This is the fifth of a 5-part series, Impunity Entrenched, examining the sheer proliferation of government measures and proposals put forward during 2021. IRR Vice-Chair Frances Webber reviews Borders and Immigration, Policing, Ministerial impunity and the rule of law, Free expression and equalities, and Human Rights. Read the whole series>

[1] Human Rights Act reform: a modern Bill of Rights, para 298, q 25)

[2] UK Borders Act 2007, ss 32, 33.

[3] Nationality, Immigration and Asylum Act s 117C (1), inserted by the Immigration Act 2014. On the importance of this declaration and its impact on the rule of law see Sheona York, The impact of UK immigration law – declining standards of public administration, legal probity and democratic accountability, Springer, forthcoming.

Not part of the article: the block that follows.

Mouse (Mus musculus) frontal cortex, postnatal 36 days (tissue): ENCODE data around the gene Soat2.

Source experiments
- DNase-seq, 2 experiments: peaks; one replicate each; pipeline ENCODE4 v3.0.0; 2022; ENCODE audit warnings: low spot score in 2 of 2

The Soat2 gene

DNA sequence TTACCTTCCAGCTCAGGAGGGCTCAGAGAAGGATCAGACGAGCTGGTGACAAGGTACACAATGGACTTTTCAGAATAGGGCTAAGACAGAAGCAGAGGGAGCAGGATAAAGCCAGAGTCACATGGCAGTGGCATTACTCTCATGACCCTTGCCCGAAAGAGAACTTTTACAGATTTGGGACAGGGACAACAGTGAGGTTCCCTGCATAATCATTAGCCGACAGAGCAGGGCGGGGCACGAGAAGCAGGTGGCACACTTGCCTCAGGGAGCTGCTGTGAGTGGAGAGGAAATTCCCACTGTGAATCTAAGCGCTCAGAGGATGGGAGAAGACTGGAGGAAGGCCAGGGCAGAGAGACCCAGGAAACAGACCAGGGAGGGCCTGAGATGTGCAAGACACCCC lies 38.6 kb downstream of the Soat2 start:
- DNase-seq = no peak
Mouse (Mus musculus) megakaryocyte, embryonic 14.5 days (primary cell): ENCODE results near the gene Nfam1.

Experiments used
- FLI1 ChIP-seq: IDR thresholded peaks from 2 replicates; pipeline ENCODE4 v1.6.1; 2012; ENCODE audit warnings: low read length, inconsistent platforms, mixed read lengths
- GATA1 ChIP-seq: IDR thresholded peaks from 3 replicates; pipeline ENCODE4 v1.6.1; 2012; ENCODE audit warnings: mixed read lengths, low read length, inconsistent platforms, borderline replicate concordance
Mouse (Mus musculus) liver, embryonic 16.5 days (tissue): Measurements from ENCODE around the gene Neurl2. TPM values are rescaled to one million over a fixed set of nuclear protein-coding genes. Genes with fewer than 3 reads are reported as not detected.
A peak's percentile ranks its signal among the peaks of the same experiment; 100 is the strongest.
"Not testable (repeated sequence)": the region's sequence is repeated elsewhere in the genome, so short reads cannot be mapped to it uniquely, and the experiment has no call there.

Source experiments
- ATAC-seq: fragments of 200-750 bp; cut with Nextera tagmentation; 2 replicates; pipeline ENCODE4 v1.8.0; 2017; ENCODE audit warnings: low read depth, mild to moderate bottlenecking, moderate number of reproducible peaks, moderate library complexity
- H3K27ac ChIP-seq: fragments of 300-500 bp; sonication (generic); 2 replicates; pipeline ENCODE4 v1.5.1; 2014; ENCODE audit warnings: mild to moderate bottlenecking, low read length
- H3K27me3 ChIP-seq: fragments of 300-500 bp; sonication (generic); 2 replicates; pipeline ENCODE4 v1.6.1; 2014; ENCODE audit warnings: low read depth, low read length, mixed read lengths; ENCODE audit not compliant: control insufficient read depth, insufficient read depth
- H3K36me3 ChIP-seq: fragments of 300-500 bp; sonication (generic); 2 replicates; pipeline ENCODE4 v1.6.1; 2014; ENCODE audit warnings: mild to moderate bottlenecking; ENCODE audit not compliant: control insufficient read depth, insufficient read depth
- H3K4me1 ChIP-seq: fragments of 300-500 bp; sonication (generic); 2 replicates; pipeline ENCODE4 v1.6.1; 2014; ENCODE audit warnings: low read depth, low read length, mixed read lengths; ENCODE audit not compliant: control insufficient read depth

[4] The exclusion of torture from the presumption against prosecution followed a hard-fought campaign during the Bill’s passage.

The Institute of Race Relations is precluded from expressing a corporate view: any opinions expressed are therefore those of the authors.